Rustling up a meal will no longer be a quotidian chore but a gourmet journey undertaken by a creative mind.
We are generally overwhelmed by the number of technology features available on our smartphones. Or often wonder at the frequent use of jargons such as AI (artificial intelligence) and IoT (Internet of Things). However, unknown to many of us, technology has quietly invaded our kitchens, impacting what we eat and who we become as a result of that.
But first things first. The popularity of delivery apps means the general impact on restaurants and cloud-kitchens is expected to be positive. The benefits are manifold. For one, we can bring down the production cost of every meal by combining the positives of on-demand and sharing economies. The millennials, they say, are three times more likely to 'order in' compared to their parents. And the click-happy Gen Y and Gen Z have a far more evolved outlook when it comes to food. These have been the more in-your-face and obvious inroads of technology into what we eat.
There is another trend - equally positive but not so high-decibel - that could help traditional home cooks evolve into multicuisine chefs. Armed with Wi-Fi-enabled handsets (think interactive online platforms, voice assistants and a vast recipe database) and some smart gadgets, they will be able to unleash creative juices and eventually become far more versatile and hence, irreplaceable and better-paid professionals. This will be a positive outcome in terms of upskilling people and upgrading services, leading to improved incomes. Given the lack of formal job opportunities, this could be a blessing in disguise for the underpaid household help.
This trend could also give rise to new business categories and new start-up brands as kitchens turn into Wi-Fi-enabled food factories with gadgets helping whip up hitherto hard-to-pronounce dishes. The plethora of opportunities this phenomenon can open up to revolutionise eating at home will be exciting for packaged food companies in India. In fact, the market for FMCG products could grow manifold if this wave of 'eat at home exotic food' catches the fancy of the masses. Plus, the tech infrastructure will ensure convenience and help reduce delivery costs of home kits and meal enhancers, thus opening up more avenues for value addition.
To drive home this point, let us look at online trends. For example, 'how to make a cake' is among the top five searches if you explore the how-to tag on YouTube India (just below how to tie a tie and above how to wear a saree). Better still, the types of cuisines mostly prepared in Indian kitchens have gone beyond popular South Indian and North Indian dishes and entered the realms of Thai, Burmese, Japanese, Mexican and even Ethiopian cuisines. So, with a little help from the technology available, Indian homemakers who want to cook may well be on their way to becoming super chefs, and within a few years, western cuisines might be considered ghar ka khana (home-cooked food) simply because it has been prepared at home.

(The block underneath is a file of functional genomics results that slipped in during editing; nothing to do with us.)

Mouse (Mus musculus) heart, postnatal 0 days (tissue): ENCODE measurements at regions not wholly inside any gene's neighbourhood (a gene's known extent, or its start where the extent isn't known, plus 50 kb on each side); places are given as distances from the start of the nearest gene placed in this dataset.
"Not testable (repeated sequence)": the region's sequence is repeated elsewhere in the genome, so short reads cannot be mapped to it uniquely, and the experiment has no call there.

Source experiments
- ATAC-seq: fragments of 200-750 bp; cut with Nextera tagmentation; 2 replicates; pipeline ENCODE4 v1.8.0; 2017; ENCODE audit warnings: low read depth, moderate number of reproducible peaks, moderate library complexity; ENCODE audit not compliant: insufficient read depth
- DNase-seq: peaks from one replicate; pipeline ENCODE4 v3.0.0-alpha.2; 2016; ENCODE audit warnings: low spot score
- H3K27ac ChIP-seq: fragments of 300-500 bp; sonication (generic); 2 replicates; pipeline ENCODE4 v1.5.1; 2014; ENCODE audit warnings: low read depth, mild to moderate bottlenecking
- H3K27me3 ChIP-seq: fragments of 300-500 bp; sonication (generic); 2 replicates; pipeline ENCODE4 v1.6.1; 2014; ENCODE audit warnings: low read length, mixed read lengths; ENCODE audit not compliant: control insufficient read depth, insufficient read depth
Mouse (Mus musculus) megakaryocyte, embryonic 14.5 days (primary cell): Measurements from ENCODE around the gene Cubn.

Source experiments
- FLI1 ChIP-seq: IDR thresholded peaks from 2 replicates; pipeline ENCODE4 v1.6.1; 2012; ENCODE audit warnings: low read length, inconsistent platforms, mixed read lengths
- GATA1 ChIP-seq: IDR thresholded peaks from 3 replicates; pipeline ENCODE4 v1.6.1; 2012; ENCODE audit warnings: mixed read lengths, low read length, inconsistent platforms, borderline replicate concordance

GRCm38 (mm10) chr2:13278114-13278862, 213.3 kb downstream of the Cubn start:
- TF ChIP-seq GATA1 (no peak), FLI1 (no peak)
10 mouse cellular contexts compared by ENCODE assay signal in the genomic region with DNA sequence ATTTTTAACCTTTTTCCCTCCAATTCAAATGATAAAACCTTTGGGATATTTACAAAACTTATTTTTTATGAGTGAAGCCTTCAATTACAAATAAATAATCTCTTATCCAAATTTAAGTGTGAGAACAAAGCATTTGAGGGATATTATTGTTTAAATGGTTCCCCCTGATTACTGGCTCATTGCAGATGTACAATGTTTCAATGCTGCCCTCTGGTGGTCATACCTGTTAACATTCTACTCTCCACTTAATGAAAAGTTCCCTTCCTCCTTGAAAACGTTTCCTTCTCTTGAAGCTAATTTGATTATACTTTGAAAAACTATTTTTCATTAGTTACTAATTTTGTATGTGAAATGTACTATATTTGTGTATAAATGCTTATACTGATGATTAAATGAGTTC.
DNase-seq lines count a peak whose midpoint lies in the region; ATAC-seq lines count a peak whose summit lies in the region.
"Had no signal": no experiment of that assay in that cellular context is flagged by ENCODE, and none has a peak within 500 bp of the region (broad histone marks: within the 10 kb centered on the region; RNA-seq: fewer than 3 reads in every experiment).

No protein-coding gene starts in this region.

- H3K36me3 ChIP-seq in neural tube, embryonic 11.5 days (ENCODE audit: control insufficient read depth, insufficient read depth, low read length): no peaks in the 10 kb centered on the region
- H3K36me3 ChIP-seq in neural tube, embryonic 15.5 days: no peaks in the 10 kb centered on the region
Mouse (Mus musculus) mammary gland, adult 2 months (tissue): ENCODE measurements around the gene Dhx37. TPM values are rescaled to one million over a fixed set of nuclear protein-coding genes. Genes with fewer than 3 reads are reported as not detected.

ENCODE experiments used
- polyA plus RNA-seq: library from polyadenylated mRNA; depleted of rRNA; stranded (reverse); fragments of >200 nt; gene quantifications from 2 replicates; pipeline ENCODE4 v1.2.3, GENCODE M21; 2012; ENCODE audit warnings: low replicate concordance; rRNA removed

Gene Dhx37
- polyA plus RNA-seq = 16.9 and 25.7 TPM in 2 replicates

Smart gadgets, especially IoT-enabled smart refrigerators, will play a key role when it comes to healthy cooking and healthy eating. They will ensure food freshness, reorder food items on their own, offer recipe choices and enable users to follow a pre-planned, nutrition-specific diet, ensuring in real time that you are eating the food recommended by your health insurance-linked nutritionist. In a potential but largely futuristic scenario, the connected fridge may even talk to the health insurance policy and decide on your insurance cost slab based on the kind of food stored in your refrigerator.
The tech inroads discussed above do not cover all aspects of how we will cook and eat in the future. They merely talk to the health-focussed consumers who are evolving, thanks to technology, and are aided by a one-world scenario. One thing is clear, though. A home-maker, driven by a strong desire to add value to what she cooks for her family, will soon usher in cutting-edge technology into the humble Indian kitchen.
But enough of these futuristic musings. Right here in Mumbai, the ubiquitous dabbawalas have carried out the combined tasks of delivery apps, cloud kitchens and nutritionists and delivered hot, home-made food at a fraction of what the tech infrastructure, food discovery efforts and the 'ordering in' culture will potentially cost in the time to come.
It is important to realise and internalise some of the tech innovations with which Indians live (and take them for granted). The flip side of the tech-enabled food explosion is that we have started to expect more and more stimulation from the click-based, on-demand phenomenon. As of now, there is some tension brewing when it comes to spending time on traditional cooking at home versus coping with the growing demand at home for new cuisines, given the explosion of food choices via apps, multicuisine restaurants and dark kitchens which cook all sorts of food only for takeaway and delivery. Changes brought in by tech-enabled food habits and a fast-moving society must be closely observed to understand what role tech will play in the future of food and home cooking.
The writer is MD & CEO, Spencer Retail; views are personal